Insights into Collaborating with a Software House for Product Development

In this article we explore the nuances of selecting the optimal product development approach, emphasizing the essential traits to seek for a successful product development journey. A perspective shared by of seasoned expert, leading development teams for 20 years at companies like Allegro, and Shoper.


Product development, particularly in the technology or deeptech sector, often entails a complex interplay between an organization’s internal capabilities and the specialized expertise of an external software house.

When planning to create and introduce a new product to the market or to develop an existing one, we used to wonder whether to do all the work ourselves or consider hiring a software house for this task.

While in-house development aligns perfectly with the organization’s vision and market understanding, certain scenarios necessitate the unique expertise of a software house.

In-House Development: The Core Advantage

The simplest and most effective product development strategy typically resides within an organization’s own team. This approach capitalizes on a profound understanding of the company’s objectives, culture, and customer base.

In-house development guarantees a product that resonates deeply with the company’s ethos and addresses customer needs, fostering innovation and user-centric solutions. If you have people with the right skills or the ability to invest in building product competencies (keep in mind that this road is winding!) and competent teams, the experience gained is irreplaceable; nothing teaches product development as effectively as actually developing products.

The uniqueness of markets, technologies, and customer groups can also make some knowledge closely tied to a particular organization.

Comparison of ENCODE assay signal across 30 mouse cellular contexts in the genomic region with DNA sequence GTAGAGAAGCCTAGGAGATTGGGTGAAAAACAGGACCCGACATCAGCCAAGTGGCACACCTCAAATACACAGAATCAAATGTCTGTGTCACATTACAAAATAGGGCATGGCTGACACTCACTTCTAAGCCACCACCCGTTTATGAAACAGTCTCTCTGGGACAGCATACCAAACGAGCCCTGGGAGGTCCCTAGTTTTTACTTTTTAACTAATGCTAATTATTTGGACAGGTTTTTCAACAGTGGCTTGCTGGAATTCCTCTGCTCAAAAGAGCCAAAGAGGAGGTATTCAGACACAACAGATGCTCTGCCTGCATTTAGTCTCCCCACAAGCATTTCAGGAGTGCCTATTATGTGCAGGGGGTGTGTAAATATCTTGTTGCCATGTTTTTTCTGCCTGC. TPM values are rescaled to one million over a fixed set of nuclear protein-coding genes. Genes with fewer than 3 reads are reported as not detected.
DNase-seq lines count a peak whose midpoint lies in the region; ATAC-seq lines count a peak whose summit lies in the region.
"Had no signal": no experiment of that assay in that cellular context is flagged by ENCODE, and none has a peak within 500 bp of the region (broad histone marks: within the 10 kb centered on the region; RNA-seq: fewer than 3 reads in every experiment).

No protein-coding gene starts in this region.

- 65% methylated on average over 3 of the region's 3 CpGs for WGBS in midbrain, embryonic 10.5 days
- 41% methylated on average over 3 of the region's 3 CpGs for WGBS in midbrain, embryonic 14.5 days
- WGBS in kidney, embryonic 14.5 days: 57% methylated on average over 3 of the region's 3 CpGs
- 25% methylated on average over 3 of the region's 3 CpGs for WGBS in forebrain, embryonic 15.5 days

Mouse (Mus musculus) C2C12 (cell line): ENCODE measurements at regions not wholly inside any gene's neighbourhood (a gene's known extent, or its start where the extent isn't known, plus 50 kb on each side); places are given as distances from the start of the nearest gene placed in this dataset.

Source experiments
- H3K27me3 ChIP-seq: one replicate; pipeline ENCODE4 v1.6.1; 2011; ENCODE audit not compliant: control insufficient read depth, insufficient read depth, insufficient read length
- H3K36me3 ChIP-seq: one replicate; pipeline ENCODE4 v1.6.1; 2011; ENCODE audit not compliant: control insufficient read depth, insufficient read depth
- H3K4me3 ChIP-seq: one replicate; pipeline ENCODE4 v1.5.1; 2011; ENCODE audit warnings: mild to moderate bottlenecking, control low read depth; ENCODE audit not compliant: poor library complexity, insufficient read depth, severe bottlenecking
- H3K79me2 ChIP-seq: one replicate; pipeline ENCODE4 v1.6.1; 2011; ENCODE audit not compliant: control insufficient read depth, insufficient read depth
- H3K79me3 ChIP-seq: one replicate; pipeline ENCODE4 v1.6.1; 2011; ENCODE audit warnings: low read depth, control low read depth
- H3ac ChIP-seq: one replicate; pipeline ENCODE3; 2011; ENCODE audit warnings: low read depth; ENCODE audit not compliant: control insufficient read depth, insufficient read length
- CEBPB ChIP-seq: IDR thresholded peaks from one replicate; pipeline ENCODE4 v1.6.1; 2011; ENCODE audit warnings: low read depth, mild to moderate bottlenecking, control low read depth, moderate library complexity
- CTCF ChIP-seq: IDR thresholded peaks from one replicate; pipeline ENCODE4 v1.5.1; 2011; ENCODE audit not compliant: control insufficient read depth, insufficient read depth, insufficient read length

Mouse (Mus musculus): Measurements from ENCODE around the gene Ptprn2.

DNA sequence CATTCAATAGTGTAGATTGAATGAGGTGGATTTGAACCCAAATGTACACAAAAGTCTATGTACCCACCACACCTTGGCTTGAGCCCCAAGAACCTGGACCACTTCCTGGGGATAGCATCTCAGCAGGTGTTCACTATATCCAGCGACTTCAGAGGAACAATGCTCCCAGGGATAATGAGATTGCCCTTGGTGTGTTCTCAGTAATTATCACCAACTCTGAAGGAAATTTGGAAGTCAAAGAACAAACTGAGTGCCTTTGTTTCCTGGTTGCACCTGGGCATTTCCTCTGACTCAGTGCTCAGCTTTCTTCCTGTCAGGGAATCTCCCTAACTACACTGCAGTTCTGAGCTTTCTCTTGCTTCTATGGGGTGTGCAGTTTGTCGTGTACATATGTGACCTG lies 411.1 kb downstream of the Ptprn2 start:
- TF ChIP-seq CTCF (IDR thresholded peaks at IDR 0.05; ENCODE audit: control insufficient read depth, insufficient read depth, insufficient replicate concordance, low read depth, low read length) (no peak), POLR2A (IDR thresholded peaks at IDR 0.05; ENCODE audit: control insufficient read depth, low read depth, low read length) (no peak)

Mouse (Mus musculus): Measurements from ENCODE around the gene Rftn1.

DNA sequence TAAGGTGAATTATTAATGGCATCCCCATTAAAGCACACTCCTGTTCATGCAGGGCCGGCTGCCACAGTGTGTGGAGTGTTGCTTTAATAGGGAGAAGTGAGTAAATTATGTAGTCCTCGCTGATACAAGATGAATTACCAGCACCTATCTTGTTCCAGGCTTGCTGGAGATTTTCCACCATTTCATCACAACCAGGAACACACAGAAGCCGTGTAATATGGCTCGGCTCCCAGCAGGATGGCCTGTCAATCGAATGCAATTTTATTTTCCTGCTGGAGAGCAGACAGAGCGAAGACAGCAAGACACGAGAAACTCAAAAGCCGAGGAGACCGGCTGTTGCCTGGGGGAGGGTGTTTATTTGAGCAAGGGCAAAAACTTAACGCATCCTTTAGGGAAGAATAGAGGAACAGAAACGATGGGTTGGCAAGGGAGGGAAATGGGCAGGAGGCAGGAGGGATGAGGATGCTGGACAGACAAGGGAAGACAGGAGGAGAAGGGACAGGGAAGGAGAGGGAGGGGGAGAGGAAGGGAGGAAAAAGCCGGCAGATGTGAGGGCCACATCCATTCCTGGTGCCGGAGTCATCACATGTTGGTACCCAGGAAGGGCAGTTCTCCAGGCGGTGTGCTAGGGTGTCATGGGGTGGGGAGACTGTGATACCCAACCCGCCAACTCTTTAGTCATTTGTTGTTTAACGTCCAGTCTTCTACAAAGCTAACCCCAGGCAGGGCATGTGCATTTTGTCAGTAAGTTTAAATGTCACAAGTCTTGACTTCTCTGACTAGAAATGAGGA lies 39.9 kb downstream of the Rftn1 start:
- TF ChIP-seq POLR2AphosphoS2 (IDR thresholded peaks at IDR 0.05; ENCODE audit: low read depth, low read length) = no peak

Unfortunately, real-world constraints like resource limitations, technical gaps, the inability of business-oriented founders and managers to form tech teams and time pressures might necessitate external expertise.

When External Expertise Becomes a Necessity

From the get-go, this seems like an easy and straightforward route but the challenge lies in selecting a partner that not only aligns with the organization’s vision but also brings a wealth of experience and a proven track record in successful product development. Many technology providers lack extensive product development experience. They might excel in project implementation, but product development is a different ball game, where the journey begins post-project completion.

Remember, we build products for users. If we have to create something in collaboration with an external organization, you should feel that someone who has walked a similar path is guiding us. So, what are our options?

The sweet spot: A ‘Product Studio’

Yes, a Product Studio, meaning a software house that not only provides services but also invests in its own product development offers a distinct advantage.

This involvement extends beyond technical skill to include customer engagement, market expansion, user retention strategies, and an overarching understanding of the product life cycle.